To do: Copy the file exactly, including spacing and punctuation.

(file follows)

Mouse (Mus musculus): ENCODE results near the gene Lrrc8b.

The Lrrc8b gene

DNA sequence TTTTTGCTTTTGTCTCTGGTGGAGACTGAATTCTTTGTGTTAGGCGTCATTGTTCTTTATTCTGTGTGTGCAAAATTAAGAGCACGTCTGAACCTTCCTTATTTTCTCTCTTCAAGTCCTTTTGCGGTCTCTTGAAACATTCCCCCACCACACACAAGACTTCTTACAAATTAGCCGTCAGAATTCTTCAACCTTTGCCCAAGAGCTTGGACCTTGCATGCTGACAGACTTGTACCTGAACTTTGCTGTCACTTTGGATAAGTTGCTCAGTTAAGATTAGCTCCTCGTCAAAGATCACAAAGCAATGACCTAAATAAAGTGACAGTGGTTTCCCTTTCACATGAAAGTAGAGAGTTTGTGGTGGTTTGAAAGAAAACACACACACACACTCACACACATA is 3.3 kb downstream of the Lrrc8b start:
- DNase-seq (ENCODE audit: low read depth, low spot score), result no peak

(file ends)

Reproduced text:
Mouse (Mus musculus): ENCODE results near the gene Lrrc8b.

The Lrrc8b gene

DNA sequence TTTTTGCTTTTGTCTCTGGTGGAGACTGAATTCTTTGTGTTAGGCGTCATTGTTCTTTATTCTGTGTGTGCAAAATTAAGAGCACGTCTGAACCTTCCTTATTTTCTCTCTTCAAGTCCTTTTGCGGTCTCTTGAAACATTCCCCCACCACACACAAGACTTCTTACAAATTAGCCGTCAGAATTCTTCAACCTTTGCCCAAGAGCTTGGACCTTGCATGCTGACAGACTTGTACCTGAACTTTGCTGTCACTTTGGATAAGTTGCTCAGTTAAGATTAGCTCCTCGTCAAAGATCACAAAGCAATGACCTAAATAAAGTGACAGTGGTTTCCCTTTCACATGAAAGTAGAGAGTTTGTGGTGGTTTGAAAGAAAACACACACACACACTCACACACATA is 3.3 kb downstream of the Lrrc8b start:
- DNase-seq (ENCODE audit: low read depth, low spot score), result no peak